Checking Out Machine Check Exception (MCE) Errors in Linux

Machine Check Exception Error Linux

I recently reviewed ODROID-H2 with Ubuntu 19.04, and noticed some errors messages in the kernel log of the Intel Celeron J4105 single board computer while running SBC-Bench benchmark: I did not know what do make of those errors, but I was told I would get more details with mcelog which can be installed as follows: There’s just one little problem: it’s not in Ubuntu 19.04 repository, and a bug report mentions mcelog is not deprecated, and remove from Ubuntu 18.04 Bionic onwards. Instead, we’re being told the mcelog package functionality has been replaced by rasdaemon. But before looking into the utilities, let’s find out what Machine Check Exception (MCE) is all about from ArchLinux Wiki: A machine check exception (MCE) is an error generated by the CPU when the CPU detects that a hardware error or failure has occurred. Machine check exceptions (MCEs) can occur for a variety of reasons ranging from undesired or out-of-spec voltages from the power supply, …

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ODROID-H2 Review – Part 2: Ubuntu 19.04

ODROID-H2 Review

After many months of delays due to Intel not mass-producing Gemini Lake processors, Hardkernel started selling ODROID-H2 again, more exactly ODROID-H2 Rev. B, and the end of last month, and the company sent me a full kit for evaluation. You can check out ODROID-H Rev. B with Type 3 case and the assembly instructions in the first part of the review. I’ve now had time to play with the board using the pre-installed Ubuntu 19.04 operating systems so I’ll report my experience in this second part. Note that ODROID-H2 does not rely on a custom version of Ubuntu, and instead you can download and flash Ubuntu 18.04 or 19.04 ISO directly from Ubuntu website. First Boot and System Information I had already connected two SATA drives inside the enclosure, one SSD and one HDD, but before booting the device I connected an HDMI cable, one Ethernet cable, USB keyboard & mouse, as well as the power supply. The board booted …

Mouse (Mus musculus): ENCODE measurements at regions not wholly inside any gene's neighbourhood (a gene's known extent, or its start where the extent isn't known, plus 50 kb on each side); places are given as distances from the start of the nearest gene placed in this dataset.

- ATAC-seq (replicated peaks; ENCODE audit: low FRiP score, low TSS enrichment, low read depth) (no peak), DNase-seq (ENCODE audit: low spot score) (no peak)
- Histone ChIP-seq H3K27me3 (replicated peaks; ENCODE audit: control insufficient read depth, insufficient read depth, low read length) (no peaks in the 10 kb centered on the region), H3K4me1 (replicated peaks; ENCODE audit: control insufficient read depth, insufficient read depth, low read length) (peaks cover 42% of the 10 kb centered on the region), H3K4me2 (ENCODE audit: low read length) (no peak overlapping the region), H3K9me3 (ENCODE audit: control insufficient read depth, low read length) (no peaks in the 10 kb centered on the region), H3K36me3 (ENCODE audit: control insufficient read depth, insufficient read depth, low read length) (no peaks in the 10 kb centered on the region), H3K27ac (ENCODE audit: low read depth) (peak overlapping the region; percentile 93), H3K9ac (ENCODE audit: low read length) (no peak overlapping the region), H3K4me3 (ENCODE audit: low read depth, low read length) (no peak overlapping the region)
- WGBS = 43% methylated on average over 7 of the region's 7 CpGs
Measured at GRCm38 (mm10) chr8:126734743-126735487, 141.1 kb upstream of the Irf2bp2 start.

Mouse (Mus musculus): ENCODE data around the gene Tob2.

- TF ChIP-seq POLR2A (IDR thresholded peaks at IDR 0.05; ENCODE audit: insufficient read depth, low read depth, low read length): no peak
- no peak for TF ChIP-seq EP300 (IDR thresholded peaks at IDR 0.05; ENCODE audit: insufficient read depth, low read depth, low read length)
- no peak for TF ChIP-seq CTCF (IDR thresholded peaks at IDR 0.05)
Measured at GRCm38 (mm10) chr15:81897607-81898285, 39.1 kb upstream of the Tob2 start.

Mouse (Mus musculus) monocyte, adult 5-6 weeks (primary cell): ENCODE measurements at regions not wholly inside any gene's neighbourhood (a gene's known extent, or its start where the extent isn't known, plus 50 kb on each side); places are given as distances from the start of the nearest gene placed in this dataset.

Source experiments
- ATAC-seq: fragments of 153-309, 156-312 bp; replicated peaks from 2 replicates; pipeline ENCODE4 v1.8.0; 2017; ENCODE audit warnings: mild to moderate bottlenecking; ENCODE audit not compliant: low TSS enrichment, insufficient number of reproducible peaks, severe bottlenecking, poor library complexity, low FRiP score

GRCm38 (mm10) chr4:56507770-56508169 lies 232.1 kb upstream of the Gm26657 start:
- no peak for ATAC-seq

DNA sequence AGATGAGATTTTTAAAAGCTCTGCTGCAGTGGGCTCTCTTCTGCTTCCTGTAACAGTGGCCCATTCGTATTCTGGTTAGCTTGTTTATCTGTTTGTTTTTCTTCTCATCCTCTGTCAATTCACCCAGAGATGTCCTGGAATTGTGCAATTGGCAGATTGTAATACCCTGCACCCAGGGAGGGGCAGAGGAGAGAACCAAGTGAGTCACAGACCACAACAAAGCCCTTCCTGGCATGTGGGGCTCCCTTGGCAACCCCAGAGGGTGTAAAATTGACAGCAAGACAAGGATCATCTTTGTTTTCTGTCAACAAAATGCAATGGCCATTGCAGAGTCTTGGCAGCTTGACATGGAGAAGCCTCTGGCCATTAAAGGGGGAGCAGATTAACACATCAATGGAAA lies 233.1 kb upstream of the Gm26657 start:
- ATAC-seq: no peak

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Testing Ubuntu 18.04 on XIDU PhilPad 2-in-1 Hybrid with Touchscreen

XIDU PhilPad Ubuntu 18.04

So I’ve recently completed the review of XIDU Philpad 2-in-1 hybrid with Windows 10. The laptop features a 13.3″ touchscreen and support stylus, and I was intrigued whether those would work in Ubuntu 18.04. So I flash the Ubuntu 18.04.2 Desktop ISO to a flash drive and installed Ubuntu to another USB flash drive to give it a try with persistent storage. Note that while it’s OK for testing, running Ubuntu 18.04 from a USB flash drive is very slow, so it’s not recommended. The good news is that you can enter the BIOS by pressing either Esc or Del at boot time, an option is available to select Linux in the BIOS. I could then select Partition 1 in my bootable flash drive, and install Ubuntu 18.04 on the other drive with some patience, and everything works smoothly, albeit slowly due to using a cheap USB flash drive during the installation. I tested all the main hardware features: Display …